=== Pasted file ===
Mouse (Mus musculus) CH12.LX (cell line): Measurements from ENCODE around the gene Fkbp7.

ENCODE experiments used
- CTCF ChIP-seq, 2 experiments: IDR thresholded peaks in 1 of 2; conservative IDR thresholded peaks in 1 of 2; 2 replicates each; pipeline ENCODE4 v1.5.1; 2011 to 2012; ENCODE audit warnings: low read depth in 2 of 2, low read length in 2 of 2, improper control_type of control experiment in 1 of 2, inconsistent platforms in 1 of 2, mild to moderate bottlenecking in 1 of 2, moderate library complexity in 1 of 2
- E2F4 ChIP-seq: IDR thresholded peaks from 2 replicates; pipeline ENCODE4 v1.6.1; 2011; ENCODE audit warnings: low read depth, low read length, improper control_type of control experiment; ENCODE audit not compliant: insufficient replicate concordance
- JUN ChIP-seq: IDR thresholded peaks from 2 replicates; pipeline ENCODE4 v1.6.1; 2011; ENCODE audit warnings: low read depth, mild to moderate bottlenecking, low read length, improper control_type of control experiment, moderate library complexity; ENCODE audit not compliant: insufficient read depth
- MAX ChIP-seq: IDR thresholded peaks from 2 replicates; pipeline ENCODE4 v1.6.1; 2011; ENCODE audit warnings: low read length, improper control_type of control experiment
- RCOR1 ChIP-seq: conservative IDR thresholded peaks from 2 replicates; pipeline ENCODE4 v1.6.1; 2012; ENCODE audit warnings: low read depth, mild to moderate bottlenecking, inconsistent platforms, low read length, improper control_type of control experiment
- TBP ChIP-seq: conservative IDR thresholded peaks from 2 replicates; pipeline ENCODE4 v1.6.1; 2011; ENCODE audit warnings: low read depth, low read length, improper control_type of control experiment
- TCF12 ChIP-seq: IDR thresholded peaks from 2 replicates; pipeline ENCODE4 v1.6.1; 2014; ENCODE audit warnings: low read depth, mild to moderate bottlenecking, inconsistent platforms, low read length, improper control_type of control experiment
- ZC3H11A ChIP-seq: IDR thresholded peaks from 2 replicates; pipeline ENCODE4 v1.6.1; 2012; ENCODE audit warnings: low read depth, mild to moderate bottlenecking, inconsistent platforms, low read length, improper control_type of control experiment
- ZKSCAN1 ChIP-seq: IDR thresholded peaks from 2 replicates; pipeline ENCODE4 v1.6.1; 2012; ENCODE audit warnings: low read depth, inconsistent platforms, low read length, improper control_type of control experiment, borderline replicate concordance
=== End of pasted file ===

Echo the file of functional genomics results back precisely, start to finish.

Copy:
Mouse (Mus musculus) CH12.LX (cell line): Measurements from ENCODE around the gene Fkbp7.

ENCODE experiments used
- CTCF ChIP-seq, 2 experiments: IDR thresholded peaks in 1 of 2; conservative IDR thresholded peaks in 1 of 2; 2 replicates each; pipeline ENCODE4 v1.5.1; 2011 to 2012; ENCODE audit warnings: low read depth in 2 of 2, low read length in 2 of 2, improper control_type of control experiment in 1 of 2, inconsistent platforms in 1 of 2, mild to moderate bottlenecking in 1 of 2, moderate library complexity in 1 of 2
- E2F4 ChIP-seq: IDR thresholded peaks from 2 replicates; pipeline ENCODE4 v1.6.1; 2011; ENCODE audit warnings: low read depth, low read length, improper control_type of control experiment; ENCODE audit not compliant: insufficient replicate concordance
- JUN ChIP-seq: IDR thresholded peaks from 2 replicates; pipeline ENCODE4 v1.6.1; 2011; ENCODE audit warnings: low read depth, mild to moderate bottlenecking, low read length, improper control_type of control experiment, moderate library complexity; ENCODE audit not compliant: insufficient read depth
- MAX ChIP-seq: IDR thresholded peaks from 2 replicates; pipeline ENCODE4 v1.6.1; 2011; ENCODE audit warnings: low read length, improper control_type of control experiment
- RCOR1 ChIP-seq: conservative IDR thresholded peaks from 2 replicates; pipeline ENCODE4 v1.6.1; 2012; ENCODE audit warnings: low read depth, mild to moderate bottlenecking, inconsistent platforms, low read length, improper control_type of control experiment
- TBP ChIP-seq: conservative IDR thresholded peaks from 2 replicates; pipeline ENCODE4 v1.6.1; 2011; ENCODE audit warnings: low read depth, low read length, improper control_type of control experiment
- TCF12 ChIP-seq: IDR thresholded peaks from 2 replicates; pipeline ENCODE4 v1.6.1; 2014; ENCODE audit warnings: low read depth, mild to moderate bottlenecking, inconsistent platforms, low read length, improper control_type of control experiment
- ZC3H11A ChIP-seq: IDR thresholded peaks from 2 replicates; pipeline ENCODE4 v1.6.1; 2012; ENCODE audit warnings: low read depth, mild to moderate bottlenecking, inconsistent platforms, low read length, improper control_type of control experiment
- ZKSCAN1 ChIP-seq: IDR thresholded peaks from 2 replicates; pipeline ENCODE4 v1.6.1; 2012; ENCODE audit warnings: low read depth, inconsistent platforms, low read length, improper control_type of control experiment, borderline replicate concordance